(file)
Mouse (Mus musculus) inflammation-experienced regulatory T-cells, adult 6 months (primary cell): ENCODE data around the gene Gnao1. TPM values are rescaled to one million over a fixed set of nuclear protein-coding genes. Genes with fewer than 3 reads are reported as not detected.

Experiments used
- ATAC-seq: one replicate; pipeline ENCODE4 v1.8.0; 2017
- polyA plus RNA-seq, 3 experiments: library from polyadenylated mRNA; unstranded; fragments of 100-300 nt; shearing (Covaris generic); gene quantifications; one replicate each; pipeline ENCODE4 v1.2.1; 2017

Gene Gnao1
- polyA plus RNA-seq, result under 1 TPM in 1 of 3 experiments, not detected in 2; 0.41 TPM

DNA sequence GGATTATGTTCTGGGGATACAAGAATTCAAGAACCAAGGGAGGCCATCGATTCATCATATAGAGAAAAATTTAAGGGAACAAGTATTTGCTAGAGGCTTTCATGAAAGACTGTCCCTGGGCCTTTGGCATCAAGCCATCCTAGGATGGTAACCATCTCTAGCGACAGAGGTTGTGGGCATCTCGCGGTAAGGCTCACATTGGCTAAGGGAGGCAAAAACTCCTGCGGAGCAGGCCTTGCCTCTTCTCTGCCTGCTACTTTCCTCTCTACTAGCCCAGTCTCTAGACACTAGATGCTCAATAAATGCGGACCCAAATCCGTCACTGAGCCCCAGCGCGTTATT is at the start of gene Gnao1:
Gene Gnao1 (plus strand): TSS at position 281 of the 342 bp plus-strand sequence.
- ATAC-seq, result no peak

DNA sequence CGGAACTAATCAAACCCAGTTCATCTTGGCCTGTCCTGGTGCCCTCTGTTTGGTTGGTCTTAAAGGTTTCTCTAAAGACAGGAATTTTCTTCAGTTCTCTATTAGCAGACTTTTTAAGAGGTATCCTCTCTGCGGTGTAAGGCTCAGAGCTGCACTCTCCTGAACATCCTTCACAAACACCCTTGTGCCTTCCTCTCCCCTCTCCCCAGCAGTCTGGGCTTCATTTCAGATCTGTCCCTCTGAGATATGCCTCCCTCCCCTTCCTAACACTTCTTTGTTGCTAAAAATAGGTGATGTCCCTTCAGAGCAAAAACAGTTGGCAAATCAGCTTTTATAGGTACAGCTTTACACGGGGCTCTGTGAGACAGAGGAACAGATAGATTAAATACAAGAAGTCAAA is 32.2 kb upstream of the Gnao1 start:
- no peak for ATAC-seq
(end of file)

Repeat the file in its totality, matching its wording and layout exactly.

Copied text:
Mouse (Mus musculus) inflammation-experienced regulatory T-cells, adult 6 months (primary cell): ENCODE data around the gene Gnao1. TPM values are rescaled to one million over a fixed set of nuclear protein-coding genes. Genes with fewer than 3 reads are reported as not detected.

Experiments used
- ATAC-seq: one replicate; pipeline ENCODE4 v1.8.0; 2017
- polyA plus RNA-seq, 3 experiments: library from polyadenylated mRNA; unstranded; fragments of 100-300 nt; shearing (Covaris generic); gene quantifications; one replicate each; pipeline ENCODE4 v1.2.1; 2017

Gene Gnao1
- polyA plus RNA-seq, result under 1 TPM in 1 of 3 experiments, not detected in 2; 0.41 TPM

DNA sequence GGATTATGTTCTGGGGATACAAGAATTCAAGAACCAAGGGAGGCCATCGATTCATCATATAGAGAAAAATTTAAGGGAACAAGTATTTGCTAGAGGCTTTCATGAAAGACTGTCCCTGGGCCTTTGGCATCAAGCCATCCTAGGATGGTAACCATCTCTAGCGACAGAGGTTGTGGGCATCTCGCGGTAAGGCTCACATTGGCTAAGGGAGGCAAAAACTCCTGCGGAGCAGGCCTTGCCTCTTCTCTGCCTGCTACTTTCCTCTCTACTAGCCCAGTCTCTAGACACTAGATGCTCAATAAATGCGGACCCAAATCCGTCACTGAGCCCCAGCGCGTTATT is at the start of gene Gnao1:
Gene Gnao1 (plus strand): TSS at position 281 of the 342 bp plus-strand sequence.
- ATAC-seq, result no peak

DNA sequence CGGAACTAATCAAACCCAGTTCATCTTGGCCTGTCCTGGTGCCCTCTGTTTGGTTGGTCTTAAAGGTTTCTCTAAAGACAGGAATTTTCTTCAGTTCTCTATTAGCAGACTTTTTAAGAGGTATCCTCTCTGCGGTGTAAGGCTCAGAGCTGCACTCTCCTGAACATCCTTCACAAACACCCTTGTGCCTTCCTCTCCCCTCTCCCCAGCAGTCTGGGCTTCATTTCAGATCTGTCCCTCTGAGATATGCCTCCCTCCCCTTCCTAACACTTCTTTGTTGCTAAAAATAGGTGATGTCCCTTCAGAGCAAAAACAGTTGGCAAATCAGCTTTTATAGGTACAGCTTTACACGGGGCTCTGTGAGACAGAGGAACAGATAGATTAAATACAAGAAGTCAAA is 32.2 kb upstream of the Gnao1 start:
- no peak for ATAC-seq